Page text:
Carriage safety is a lot like auto safety, most rules are self explanatory and a lot of common sense. When you are driving your carriage it is always a good idea to wear a helmet to protect your head. Sure it’s like riding your horse and I know that many riders refuse to wear a helmet. That’s all fine and good, but you only have one head and a traumatic brain injury is not what any of us horse people want to deal with or have our families deal with. So please “wear a helmet“.
Some of the other carriage safety rules are:
Never jump from a moving carriage, it changes the balance and can cause severe injury to you the horse, and your navigator. It also leaves the horse pulling the carriage by himself and he surely does not know where he should be going.
The driver of the carriage is always the first in and the last out. This way the horse is under control at all times while passengers are getting on and off.
Drivers should always maintain a safe distance between them and other vehicles whether you are in the show ring, a combined driving event or just going down the road with other driving friends and their carriage.
All carriages that are driven on public roads fall under all of the same rules just as if you were driving an automobile.
Protective head gear is mandatory for all junior drivers ( anyone under 18 years of age) and are highly recommended for everyone else.
No horse that is hitched to a carriage should be led by any person.
The maintenance of carriages fall into two classification, wooden carriages and cart, and then metal carriages and carts.
I will cover the wooden vehicles first. There are many wooden vehicles out there, basically because they are the ones that have been made from the very beginning. Americans, were the ones that developed and improved wooden carriages that have been used in the United States. They were the first to develop machinery that could shape tough hickory and native woods, such as whitewood from the tulip tree into the lightest of durable wagons. The most practical of the carriages were buckboards, buggies and surreys of which many are still made today. The Amish are a good example of a culture that still makes their vehicles out of wood. I have one that is made out of Birds-Eye-Maple that is just lovely.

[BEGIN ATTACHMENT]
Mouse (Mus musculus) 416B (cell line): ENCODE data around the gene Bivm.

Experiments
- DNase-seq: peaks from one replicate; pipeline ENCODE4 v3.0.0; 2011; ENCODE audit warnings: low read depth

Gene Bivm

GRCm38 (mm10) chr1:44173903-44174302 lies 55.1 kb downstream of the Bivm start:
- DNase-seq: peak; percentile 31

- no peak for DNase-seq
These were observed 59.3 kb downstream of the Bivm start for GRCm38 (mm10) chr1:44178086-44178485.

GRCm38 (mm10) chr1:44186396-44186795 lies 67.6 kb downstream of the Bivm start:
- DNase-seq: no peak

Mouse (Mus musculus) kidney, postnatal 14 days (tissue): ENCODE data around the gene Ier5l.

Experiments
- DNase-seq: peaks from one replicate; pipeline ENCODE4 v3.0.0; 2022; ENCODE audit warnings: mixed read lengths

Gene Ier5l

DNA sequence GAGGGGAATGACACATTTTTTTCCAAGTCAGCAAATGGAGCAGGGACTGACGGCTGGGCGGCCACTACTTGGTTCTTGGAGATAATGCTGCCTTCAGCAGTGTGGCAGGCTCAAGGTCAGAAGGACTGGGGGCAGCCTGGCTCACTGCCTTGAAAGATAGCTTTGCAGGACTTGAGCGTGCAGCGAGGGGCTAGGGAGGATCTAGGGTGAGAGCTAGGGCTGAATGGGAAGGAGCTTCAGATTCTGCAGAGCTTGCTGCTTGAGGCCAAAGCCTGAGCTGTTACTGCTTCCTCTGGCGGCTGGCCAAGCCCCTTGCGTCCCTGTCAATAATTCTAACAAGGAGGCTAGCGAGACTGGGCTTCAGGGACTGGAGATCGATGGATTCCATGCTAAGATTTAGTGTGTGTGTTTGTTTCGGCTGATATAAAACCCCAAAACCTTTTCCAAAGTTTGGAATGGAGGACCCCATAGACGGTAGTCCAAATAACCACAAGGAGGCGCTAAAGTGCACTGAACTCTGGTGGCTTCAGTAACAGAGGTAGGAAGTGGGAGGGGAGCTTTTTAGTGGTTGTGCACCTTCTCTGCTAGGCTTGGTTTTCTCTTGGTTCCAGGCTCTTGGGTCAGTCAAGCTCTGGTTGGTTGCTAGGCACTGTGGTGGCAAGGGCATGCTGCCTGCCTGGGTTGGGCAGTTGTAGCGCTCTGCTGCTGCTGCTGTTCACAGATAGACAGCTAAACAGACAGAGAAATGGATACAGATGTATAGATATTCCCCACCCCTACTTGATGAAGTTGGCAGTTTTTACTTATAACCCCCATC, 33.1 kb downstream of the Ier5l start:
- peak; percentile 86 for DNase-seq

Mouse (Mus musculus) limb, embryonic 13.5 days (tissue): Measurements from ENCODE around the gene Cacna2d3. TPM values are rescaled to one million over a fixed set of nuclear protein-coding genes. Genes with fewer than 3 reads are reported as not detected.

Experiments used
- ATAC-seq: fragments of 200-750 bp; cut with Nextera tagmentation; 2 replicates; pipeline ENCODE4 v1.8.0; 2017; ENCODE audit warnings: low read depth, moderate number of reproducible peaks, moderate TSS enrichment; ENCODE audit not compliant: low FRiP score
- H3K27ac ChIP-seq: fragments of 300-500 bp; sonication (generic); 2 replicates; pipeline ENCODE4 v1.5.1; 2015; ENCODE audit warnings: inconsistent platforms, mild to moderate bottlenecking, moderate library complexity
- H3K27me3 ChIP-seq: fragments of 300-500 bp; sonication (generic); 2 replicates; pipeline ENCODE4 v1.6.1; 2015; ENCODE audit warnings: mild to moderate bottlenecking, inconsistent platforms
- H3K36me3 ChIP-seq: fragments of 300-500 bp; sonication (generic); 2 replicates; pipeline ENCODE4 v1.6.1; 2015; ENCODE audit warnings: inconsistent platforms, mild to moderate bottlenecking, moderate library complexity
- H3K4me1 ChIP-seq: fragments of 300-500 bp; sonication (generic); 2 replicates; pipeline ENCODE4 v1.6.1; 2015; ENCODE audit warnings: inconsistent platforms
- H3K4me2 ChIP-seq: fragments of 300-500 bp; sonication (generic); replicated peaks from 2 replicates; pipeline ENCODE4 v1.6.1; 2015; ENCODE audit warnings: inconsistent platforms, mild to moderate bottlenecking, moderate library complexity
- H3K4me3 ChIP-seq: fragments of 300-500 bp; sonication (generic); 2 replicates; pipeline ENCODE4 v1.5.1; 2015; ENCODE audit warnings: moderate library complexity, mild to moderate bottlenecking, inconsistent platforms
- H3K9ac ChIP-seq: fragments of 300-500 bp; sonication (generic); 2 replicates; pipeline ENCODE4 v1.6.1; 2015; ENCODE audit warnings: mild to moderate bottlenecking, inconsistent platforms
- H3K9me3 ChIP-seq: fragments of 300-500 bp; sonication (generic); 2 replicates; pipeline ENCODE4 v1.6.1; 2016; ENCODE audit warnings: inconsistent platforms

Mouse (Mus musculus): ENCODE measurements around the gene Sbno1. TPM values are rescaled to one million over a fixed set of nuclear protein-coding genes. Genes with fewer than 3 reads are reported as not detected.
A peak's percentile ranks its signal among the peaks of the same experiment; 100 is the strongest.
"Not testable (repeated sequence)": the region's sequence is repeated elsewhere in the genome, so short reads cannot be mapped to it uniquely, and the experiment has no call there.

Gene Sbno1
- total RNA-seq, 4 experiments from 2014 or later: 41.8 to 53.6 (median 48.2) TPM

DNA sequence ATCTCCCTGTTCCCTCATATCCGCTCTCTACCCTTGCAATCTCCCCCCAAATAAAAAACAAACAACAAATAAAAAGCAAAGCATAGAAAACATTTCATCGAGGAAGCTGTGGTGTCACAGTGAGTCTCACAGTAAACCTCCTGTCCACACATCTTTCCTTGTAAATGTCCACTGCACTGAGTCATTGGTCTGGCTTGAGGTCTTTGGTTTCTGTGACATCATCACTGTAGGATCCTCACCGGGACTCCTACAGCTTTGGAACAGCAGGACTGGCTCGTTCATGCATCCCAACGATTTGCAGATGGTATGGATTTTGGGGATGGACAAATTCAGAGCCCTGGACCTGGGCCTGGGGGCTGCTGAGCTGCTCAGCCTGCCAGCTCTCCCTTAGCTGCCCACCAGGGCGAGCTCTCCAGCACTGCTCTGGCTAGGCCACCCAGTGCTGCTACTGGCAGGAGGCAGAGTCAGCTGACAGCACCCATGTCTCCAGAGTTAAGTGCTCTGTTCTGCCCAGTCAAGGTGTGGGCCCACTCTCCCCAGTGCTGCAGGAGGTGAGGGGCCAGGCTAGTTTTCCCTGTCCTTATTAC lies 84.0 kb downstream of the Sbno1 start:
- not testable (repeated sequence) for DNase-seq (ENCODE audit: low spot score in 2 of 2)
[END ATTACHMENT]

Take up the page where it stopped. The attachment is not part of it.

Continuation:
The major problem with wood carriages is that the wood is constantly shrinking. Because of this, one of the major maintenance items that has to be done at least once a year, is to tighten all nuts and bolts that are used to keep the carriage together. Even if the wood is attached to a metal frame, you still need to tighten the bolts, the wood shrinks but the metal does not.
The other major maintenance item has to do with the carriages that have wooden wheels. This wood is also shrinking so you will find that the spokes will become loose that go from the hub to the outer steel hoop. About every two to five years depending on how you store your carriage, you will have to take your wheels to a wheelwright who will make the outer hoop smaller so that the spokes will be forced back into the wood hub and wooden hoop. This will tighten up the spokes so they not rattle and your ride will be extremely improved. If you have ever ridden in a carriage with loose spokes you will find it to be a very rocky ride to say the least, and it is also very dangerous. If the carriage hits a rock or curb just right you can actually loose the wheel.